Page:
I'm also trying to find a way to get out of Sandusky. Anyone want to buy my house half of its appraised value?

Horace Mann

That depends. Whose appraisal? What's it really worth? If it's properly marketed for a sufficient amount of time and you can't sell it, you're asking too much more than it's worth. People often let a place fall apart, slap a coat of paint on it, and then wonder why it doesn't bring the same price as a [not really] "comparable" property.

In a weak market, which we still have, if housing codes are not enforced, a house in bad condition is worth more as a slum rental that as a fixer-upper. Code enforcement lowers the price of a decrepit house (sometimes to a zero or less,) possibly making fixing it economically feasible.


Sandusky has been taken over by thugs and druggies and will no longer draw businesses in a crime-infested town. You call it poaching, I call it smart. Do you like living in a place where you are in fear for your life all day long?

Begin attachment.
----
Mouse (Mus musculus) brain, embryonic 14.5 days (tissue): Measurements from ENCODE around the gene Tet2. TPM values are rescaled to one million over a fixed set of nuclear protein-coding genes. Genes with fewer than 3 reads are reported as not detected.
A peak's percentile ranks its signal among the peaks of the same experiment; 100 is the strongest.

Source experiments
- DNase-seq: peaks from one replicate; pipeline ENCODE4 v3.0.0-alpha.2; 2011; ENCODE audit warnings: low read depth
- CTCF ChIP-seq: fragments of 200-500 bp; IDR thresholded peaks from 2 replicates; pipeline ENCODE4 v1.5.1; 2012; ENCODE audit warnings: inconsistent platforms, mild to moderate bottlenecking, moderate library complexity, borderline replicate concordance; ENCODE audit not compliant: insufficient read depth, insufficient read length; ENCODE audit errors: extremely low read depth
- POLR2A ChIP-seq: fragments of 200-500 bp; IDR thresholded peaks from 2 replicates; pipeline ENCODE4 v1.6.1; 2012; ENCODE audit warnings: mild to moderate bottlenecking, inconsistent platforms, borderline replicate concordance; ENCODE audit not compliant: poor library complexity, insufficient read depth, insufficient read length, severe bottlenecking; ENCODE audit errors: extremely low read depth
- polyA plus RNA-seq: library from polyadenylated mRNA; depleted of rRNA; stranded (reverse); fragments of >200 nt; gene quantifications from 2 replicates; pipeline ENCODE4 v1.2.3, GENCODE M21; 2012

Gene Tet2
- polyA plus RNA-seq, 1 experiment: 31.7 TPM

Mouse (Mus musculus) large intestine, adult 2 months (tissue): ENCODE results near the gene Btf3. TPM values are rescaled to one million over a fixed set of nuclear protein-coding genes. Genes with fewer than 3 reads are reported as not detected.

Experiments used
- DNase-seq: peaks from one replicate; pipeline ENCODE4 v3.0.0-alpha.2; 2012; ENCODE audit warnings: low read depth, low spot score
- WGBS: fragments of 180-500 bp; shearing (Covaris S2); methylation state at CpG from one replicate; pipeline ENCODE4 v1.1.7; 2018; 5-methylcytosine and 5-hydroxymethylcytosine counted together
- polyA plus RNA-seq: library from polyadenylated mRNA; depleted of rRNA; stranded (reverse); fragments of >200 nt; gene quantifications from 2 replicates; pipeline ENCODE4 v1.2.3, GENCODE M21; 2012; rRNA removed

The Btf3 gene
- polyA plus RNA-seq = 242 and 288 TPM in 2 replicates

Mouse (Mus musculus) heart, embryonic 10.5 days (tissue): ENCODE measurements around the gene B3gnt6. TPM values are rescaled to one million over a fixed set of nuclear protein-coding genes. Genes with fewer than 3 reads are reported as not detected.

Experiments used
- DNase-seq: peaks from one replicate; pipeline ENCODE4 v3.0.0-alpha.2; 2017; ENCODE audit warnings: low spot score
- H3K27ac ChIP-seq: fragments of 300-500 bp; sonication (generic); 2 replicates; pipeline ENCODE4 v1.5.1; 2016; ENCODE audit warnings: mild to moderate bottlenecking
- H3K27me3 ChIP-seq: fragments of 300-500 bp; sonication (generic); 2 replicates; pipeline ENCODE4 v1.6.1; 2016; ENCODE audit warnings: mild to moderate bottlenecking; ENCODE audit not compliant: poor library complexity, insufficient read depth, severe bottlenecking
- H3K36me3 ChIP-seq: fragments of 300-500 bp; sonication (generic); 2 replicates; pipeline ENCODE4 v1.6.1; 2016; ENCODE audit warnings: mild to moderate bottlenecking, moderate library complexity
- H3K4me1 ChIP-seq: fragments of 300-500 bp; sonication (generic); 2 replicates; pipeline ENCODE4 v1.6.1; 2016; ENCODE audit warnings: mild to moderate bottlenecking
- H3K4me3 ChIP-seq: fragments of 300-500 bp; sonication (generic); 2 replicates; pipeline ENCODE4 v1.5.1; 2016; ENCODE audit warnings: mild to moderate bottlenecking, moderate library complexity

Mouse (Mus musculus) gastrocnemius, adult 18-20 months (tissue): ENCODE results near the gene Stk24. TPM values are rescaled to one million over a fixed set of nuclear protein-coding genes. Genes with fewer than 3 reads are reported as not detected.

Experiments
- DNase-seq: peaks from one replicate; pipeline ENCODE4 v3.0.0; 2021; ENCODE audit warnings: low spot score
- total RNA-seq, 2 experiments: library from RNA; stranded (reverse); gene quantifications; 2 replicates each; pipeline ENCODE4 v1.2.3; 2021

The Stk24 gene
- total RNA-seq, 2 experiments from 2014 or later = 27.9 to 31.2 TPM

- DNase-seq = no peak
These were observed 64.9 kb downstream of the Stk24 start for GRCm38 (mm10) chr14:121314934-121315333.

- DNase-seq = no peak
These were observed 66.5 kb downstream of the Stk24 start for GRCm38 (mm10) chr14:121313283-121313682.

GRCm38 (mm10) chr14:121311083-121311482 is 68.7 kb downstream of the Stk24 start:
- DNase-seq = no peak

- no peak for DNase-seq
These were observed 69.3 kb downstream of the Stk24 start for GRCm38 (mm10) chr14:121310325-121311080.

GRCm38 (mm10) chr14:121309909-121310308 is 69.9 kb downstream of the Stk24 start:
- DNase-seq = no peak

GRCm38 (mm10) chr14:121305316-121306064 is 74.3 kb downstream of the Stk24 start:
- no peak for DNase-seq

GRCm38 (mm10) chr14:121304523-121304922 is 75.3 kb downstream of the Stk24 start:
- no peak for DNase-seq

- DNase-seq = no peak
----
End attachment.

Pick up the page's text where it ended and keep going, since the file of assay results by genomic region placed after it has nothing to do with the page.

The Bizness

I live, work and play in Sandusky. I am never in fear, and I hate great neighbors.


Me too. Ride my bike all over this city. Gorgeous view. Fun times.


Dont blame Huron, blame Sandusky for not doing enough to keep the business there. If you had to choose between Huron and Sandusky which would you choose?

The Hero Zone's picture
The Hero Zone

Sharon, with all due respect as a fellow blogger, this entry is missing A LOT of information from the meeting we both attended.

*Huron's Manager White attended the meeting to discuss in person the move. In addition he said he is working with Manager Wobser to ensure this is a rare occurrence, which I believe he said literally. Manager White understood how this hurt/help works and was willing to work out ways this doesn't happen in the future.

*Both managers mentioned participating with ECEDC in regards to prevent future "poaching" and as a way for all the cities to combine their resources regionally to attract business for all.

*This entire event wasn't done in a malevolent fashion by either the business owner (who spoke with ex-officio mayor Murray), Huron's Manager, nor due to incompetence on Sandusky's part. It happened, yes, but everyone involved really was being pro and reactive to ensure it doesn't in the future.

I feel that some more context was due in this story, so take the above as that please.

Ralph J.



So its Huron's fault that Sandusky sucks?